thanks Mick

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  11. Anonymous8:10 PM

    Ok, So I have wondered for years: Can I get kerria to grow in Central Texas (zone 8). Well drained I do have, but I also have a long hot summer.

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  12. Anonymous5:39 PM

    Jerome Johnson,
    The beautiful thing about blogs is that you do not have to read them or participate if they are not of interest to you. Or, if you are too educated to enjoy them.

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  13. Anonymous11:49 AM

    can I grow keeria in zone 5 in oklahoma?

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  14. Anonymous10:14 AM

    Wow I find it hard to believe that most Garden Centres do not stock Kerria's. As a manager of a Garden Centre I have been purchasing this plant for many years. It is wonderful I actually came on line to research "Honshu" to see if it was hardy in our area. Zone 5 central Ontario. I have never stocked this one before.

    Question is Kerria not also know as "The yellow Rose of Texas?" I seem to remember reading that at some point.

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  15. Anonymous10:10 AM

    Can Kerria be grown in Mississippi?

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  16. Kerria can be grown in Mississippi.

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  17. I am happy to have found this info about Kerria. The one I am growing comes from a cutting, the parent plant grows healthy and wild in some woods near my house.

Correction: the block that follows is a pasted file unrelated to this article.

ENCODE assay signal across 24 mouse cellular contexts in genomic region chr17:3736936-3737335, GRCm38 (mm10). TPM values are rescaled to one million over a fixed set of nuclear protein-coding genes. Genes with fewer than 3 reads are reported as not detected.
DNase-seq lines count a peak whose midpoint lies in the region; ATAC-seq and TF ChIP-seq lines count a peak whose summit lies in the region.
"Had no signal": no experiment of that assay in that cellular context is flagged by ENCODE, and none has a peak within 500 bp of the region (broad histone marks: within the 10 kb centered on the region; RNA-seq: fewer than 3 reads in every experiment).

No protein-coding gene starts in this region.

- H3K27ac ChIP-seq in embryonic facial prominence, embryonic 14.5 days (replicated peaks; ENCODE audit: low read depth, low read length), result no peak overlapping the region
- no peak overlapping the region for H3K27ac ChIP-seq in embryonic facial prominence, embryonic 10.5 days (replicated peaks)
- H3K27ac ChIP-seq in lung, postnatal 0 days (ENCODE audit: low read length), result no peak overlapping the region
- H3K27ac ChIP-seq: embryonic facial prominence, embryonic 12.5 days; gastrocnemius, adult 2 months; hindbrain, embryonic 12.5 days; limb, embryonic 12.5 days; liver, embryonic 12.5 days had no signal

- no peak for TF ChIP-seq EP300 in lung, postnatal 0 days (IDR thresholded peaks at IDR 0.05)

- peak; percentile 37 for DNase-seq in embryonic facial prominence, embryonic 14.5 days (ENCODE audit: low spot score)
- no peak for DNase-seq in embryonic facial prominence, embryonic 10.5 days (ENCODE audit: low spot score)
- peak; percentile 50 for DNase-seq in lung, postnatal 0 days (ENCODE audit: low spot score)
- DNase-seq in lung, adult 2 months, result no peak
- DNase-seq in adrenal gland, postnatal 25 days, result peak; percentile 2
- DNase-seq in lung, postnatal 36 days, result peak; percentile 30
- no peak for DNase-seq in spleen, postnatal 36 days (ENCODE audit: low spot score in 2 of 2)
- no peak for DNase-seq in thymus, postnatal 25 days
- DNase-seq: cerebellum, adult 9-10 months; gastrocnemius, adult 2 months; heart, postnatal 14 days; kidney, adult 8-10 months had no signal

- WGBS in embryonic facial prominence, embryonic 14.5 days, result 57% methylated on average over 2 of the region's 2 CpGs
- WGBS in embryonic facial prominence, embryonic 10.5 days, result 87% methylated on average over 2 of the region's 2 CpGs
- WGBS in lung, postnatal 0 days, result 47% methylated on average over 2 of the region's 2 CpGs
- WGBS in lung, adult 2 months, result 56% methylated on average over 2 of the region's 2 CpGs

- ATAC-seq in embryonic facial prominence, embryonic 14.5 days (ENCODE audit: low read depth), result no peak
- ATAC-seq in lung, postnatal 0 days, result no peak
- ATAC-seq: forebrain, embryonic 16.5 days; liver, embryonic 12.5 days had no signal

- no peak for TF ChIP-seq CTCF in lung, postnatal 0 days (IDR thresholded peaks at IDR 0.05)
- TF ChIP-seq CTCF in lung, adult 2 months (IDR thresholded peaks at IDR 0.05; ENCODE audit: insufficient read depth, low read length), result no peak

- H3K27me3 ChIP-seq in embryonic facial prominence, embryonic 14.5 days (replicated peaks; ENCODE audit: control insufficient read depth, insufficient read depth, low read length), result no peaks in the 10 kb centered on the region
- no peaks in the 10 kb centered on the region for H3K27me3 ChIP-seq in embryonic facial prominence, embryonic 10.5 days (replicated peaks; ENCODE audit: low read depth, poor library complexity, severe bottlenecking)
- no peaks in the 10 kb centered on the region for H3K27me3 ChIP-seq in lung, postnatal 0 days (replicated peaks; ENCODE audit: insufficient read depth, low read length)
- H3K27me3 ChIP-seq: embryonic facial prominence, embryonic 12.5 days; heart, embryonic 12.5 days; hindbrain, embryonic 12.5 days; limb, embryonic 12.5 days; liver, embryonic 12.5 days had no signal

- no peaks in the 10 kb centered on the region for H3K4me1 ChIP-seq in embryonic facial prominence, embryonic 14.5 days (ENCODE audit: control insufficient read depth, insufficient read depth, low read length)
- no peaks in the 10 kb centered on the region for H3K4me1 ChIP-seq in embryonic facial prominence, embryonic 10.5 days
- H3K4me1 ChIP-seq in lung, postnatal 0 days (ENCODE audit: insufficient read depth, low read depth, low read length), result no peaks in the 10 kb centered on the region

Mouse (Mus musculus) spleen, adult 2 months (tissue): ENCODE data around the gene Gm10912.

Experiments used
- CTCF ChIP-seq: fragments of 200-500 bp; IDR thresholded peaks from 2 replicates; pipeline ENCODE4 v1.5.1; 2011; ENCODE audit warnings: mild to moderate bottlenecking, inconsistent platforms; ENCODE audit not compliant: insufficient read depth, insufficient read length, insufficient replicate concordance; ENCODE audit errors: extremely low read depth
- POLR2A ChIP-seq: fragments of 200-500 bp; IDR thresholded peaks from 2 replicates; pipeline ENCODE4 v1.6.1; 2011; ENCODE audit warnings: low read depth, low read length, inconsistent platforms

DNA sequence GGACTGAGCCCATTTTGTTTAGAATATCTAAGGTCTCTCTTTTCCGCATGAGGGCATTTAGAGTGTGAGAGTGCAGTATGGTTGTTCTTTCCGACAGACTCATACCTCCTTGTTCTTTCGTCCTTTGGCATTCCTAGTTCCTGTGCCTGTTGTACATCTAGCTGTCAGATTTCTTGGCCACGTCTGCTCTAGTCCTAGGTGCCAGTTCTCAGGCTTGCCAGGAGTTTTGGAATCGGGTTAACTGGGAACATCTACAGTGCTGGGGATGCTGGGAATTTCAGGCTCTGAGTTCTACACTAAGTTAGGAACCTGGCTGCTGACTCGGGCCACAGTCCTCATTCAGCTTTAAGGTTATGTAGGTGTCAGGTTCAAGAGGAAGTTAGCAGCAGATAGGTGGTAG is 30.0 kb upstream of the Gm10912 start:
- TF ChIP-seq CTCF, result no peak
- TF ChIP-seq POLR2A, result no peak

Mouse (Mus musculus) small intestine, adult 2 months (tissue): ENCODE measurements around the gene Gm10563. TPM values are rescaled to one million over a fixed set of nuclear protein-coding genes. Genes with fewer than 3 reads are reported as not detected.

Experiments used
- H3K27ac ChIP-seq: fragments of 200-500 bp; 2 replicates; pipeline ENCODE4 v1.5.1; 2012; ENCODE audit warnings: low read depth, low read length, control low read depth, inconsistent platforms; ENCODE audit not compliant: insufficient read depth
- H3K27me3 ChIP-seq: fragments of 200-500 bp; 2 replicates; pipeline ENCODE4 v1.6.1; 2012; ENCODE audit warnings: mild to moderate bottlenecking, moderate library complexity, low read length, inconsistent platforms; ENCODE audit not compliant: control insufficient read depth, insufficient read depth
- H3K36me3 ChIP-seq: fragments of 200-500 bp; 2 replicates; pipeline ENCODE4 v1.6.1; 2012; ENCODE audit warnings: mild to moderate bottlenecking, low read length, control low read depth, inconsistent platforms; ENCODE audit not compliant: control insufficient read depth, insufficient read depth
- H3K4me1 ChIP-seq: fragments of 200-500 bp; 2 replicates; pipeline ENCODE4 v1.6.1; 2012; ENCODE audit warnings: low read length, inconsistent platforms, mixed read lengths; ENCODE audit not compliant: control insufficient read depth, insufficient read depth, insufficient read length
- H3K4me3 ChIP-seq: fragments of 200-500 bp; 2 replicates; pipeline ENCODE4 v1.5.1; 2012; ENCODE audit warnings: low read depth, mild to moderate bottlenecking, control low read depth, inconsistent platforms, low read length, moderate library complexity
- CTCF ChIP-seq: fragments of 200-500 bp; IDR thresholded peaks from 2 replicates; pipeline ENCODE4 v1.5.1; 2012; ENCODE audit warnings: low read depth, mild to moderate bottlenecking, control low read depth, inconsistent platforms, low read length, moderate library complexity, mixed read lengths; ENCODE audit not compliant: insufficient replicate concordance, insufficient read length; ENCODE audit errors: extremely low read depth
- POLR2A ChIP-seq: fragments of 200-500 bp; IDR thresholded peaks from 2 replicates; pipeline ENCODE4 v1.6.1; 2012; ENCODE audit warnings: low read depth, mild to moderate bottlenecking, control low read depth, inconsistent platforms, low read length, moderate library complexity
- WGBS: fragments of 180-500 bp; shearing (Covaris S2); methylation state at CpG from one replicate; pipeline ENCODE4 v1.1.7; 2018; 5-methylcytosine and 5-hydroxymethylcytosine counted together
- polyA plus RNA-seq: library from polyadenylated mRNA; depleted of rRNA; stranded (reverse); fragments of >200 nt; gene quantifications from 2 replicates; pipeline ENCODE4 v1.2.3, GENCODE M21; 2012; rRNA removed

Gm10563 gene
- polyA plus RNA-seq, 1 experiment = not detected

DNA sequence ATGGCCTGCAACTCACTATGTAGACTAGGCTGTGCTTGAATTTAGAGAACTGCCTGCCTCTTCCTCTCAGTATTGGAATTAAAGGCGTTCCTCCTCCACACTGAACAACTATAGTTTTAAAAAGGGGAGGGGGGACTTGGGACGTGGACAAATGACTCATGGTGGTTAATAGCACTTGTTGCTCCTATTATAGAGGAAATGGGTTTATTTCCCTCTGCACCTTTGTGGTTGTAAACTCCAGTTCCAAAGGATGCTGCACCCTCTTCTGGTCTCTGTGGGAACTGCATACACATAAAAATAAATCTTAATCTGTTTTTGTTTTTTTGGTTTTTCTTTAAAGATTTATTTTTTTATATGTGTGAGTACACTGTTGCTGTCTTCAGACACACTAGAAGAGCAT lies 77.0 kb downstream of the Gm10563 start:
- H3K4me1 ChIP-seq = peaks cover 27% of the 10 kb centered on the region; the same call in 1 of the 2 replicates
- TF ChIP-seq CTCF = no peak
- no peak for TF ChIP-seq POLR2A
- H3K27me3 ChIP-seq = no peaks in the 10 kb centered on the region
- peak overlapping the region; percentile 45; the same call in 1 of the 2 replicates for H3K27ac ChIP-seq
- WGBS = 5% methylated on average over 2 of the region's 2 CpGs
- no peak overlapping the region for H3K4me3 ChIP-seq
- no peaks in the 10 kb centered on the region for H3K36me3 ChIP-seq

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  18. Anonymous8:35 AM

    Can Kerria 'Honshu' be grown in full sun? I just purchased one from my local Krogers store but it did not have growing specifications listed. I planted it in full sun - without any protection. Will it survive? (I planted it yesterday. Should I dig it up and put it in a partly shaded area?) Thanks

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  19. It will grow in full sun but it is happiest in partial shade. If you have a place in partial shade I would move it while the plant is young.

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  20. Ed Tondu6:13 AM

    Tim,

    I commend to your attention Viburnum Bodnandense Dawn developed by www.bodnantgarden,co.uk . Mine on the northeast side of my house (zone 6 - zip 11355) under a redbud tree blooms reliably in early April, rivalling the abeliophyllum distichum on the (sunny) western side of my house as the earliest blooming shrub. Is it hardy enough for Michigan? If not, could hardy specimens be selected by you?